State may add three conditions to list approved for marijuana treatment
On Jan. 14, the marijuana program’s Board of Physicians voted to recommend adding sickle cell disease, severe psoriasis and psoriatic arthritis, and post-laminectomy syndrome with chronic radiculopathy, which is recurring back pain after surgery, to the list of qualifying conditions. The Board voted unanimously against adding Tourette’s Syndrome, a disorder of the nervous system that produces involuntary tics and vocalizations.
“In light of the Board members’ careful review and deliberation of the evidence involving the potential for marijuana to alleviate the pain, symptoms and complications of these debilitating conditions, as well as the benefit of avoiding the negative effects associated with opioids, I have concluded that these medical conditions should be added to the list of debilitating medical conditions under the Act,” Consumer Protection Commissioner Jonathan Harris said this week. “Accordingly, we will move forward immediately to promulgate a regulation to that effect.”
The regulation review process will include a hearing and public comment period before the proposed regulation is sent to the Attorney General for review and then to the General Assembly's Regulation Review Committee for the final vote needed to add the conditions to the regulations.
The four conditions reviewed by the Board of Physicians in January were the first to be considered for addition to the original list set out in statute. The conditions were presented to the Department of Consumer Protection in the form of written petitions that included specific, required information, including the extent to which the condition, or currently available treatment of the condition, causes severe or chronic pain, spasticity or nausea, supporting evidence from professionally recognized sources, and letters in support of the petition from physicians or other licensed health care professionals knowledgeable about the condition, treatment or disease.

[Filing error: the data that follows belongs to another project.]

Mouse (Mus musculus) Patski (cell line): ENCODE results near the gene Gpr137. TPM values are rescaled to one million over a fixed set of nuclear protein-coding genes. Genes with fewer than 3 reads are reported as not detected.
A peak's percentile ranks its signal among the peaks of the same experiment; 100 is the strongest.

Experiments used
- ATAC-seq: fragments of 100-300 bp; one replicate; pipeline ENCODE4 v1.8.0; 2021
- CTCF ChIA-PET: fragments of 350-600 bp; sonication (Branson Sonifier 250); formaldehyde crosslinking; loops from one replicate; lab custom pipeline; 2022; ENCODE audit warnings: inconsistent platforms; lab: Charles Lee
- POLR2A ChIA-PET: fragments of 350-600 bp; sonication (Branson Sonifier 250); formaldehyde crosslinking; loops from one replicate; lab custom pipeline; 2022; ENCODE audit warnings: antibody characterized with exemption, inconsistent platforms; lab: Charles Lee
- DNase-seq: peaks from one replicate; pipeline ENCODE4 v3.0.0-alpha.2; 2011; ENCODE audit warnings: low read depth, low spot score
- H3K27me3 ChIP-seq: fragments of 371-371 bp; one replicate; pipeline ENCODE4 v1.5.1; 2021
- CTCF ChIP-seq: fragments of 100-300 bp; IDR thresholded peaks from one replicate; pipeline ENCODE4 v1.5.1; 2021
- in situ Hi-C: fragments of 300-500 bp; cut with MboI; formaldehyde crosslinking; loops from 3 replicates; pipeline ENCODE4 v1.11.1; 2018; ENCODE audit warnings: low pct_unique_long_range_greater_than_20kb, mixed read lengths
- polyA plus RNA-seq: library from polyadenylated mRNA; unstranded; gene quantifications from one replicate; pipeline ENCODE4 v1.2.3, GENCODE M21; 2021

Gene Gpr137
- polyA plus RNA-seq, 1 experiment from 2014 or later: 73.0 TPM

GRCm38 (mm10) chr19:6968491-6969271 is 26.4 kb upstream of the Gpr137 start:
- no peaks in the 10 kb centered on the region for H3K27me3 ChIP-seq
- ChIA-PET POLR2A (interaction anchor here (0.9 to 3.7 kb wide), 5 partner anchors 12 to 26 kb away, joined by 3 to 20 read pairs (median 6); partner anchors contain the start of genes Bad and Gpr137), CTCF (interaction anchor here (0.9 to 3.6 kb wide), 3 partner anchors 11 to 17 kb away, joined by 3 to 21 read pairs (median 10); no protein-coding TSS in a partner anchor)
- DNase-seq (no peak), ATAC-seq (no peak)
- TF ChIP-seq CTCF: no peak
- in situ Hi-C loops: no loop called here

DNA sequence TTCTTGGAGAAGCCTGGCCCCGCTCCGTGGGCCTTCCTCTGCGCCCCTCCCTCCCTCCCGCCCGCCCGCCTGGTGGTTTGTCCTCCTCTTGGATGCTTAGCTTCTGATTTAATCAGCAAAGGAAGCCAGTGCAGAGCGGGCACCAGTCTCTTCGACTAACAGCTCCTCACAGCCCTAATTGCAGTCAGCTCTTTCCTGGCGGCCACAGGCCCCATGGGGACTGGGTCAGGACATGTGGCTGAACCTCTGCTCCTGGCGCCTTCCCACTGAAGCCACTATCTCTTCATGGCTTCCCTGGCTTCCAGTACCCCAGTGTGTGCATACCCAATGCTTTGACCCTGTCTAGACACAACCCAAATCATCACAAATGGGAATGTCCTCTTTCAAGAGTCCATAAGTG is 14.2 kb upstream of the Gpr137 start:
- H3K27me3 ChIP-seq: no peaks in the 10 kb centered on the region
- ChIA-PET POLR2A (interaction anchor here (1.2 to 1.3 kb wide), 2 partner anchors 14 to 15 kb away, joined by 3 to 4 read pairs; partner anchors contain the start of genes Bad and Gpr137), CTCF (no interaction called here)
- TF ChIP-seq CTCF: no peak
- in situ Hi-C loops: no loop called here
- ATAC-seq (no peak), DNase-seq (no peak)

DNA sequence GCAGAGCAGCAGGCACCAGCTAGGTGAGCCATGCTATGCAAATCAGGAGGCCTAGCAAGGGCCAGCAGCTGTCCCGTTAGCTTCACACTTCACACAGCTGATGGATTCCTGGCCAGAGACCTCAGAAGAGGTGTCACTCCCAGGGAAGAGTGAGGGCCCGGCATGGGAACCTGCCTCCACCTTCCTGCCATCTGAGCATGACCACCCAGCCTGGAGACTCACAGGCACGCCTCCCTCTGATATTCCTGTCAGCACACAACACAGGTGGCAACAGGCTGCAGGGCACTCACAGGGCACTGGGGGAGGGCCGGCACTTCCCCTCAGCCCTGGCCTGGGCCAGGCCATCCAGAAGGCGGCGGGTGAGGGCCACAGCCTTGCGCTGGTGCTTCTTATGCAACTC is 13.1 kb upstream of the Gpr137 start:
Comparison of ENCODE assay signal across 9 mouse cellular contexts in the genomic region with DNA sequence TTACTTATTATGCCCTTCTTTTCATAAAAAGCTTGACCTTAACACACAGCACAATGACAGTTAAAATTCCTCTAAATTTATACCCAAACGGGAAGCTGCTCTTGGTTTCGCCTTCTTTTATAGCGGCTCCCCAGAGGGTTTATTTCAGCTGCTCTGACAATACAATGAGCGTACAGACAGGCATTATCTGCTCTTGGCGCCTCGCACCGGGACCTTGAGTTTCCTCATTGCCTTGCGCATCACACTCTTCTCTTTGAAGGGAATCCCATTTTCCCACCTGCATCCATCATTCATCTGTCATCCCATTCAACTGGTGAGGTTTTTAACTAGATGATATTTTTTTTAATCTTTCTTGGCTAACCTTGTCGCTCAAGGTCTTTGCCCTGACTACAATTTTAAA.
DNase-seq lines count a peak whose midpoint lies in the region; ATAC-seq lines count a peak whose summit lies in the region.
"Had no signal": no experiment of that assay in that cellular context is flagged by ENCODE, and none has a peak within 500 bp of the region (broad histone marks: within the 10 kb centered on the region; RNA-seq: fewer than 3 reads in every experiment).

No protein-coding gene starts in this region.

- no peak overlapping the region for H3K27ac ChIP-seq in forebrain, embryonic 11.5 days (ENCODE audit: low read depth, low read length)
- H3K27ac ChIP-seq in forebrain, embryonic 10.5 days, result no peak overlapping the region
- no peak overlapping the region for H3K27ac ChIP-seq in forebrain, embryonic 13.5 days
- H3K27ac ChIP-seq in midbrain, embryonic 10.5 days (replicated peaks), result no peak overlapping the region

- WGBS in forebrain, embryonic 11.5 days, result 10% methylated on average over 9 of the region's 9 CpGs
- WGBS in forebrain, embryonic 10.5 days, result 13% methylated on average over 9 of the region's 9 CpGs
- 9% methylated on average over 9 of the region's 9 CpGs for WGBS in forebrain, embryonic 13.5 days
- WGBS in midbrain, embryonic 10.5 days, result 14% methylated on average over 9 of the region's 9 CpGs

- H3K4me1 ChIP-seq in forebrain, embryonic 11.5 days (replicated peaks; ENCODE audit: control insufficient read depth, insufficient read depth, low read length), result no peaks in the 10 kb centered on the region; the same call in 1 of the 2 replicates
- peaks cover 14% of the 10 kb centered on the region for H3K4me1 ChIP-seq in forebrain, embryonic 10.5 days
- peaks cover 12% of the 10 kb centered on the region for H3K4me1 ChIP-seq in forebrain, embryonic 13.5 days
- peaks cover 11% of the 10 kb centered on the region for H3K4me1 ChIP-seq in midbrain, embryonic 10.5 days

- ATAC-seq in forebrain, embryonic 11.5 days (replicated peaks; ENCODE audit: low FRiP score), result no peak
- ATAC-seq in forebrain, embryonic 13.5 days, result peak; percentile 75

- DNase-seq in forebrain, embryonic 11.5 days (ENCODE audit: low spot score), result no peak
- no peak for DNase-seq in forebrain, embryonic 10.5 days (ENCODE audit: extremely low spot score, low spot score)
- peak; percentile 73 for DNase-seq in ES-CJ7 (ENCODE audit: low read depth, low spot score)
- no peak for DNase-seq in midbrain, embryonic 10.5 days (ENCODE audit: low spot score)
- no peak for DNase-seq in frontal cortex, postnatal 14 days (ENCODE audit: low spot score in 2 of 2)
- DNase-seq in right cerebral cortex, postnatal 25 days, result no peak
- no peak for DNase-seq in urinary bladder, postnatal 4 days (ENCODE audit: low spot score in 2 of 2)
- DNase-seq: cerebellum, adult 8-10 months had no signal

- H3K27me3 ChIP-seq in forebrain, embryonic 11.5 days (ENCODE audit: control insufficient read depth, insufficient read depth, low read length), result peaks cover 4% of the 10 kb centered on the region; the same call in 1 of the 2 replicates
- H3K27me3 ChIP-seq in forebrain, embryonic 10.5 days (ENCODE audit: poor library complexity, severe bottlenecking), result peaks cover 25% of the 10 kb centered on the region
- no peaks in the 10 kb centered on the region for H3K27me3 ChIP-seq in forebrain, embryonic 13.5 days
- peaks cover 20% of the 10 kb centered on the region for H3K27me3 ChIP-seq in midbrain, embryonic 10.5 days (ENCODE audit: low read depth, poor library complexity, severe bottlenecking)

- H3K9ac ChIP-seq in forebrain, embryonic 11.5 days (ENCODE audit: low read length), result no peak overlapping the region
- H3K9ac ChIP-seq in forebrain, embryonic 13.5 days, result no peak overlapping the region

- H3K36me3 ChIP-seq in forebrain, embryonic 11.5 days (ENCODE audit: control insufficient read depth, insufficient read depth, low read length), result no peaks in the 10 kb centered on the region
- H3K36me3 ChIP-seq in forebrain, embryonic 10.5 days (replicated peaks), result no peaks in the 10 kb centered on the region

Public Act 12-55, An Act Concerning the Palliative Use of Marijuana, was passed by the Connecticut General Assembly and signed into law on May 31, 2012. The Department of Consumer Protection was charged with developing the Connecticut Medical Marijuana Program, including establishing patient, physician, and caregiver eligibility guidelines and registration procedures and establishing a secure, controlled, production and distribution network for medical marijuana in Connecticut.
When followed, Connecticut’s law protects registered patients from state and local arrest and prosecution for possessing marijuana for palliative use, as long as it is handled within the strict guidelines of the program. Registered, qualifying patients may possess a one-month supply of marijuana -- currently set at 2.5 ounces -- unless the patient’s doctor recommends less.
The original 11 medical conditions set forth in Public Act 12-55 include: Cancer, Glaucoma, Parkinson’s Disease, Multiple Sclerosis, Epilepsy, Cachexia, damage to the nervous tissue of the spinal cord with objective neurological indication of intractable spasticity, Crohn’s Disease, Positive status for Human Immunodeficiency Virus or Acquired Immune Deficiency Syndrome, Wasting Syndrome and Post-Traumatic Stress Disorder.
A physician initiates their patient’s access to this treatment by certifying that the patient is eligible for, and could benefit from, the palliative use of marijuana. Only Connecticut-licensed physicians with the appropriate state and federal controlled substance registrations may certify patients for medical marijuana. Doctor and patient must also have a bona fide relationship, in which the doctor has ongoing responsibility for the assessment, care and treatment of the patient’s debilitating medical condition or symptom.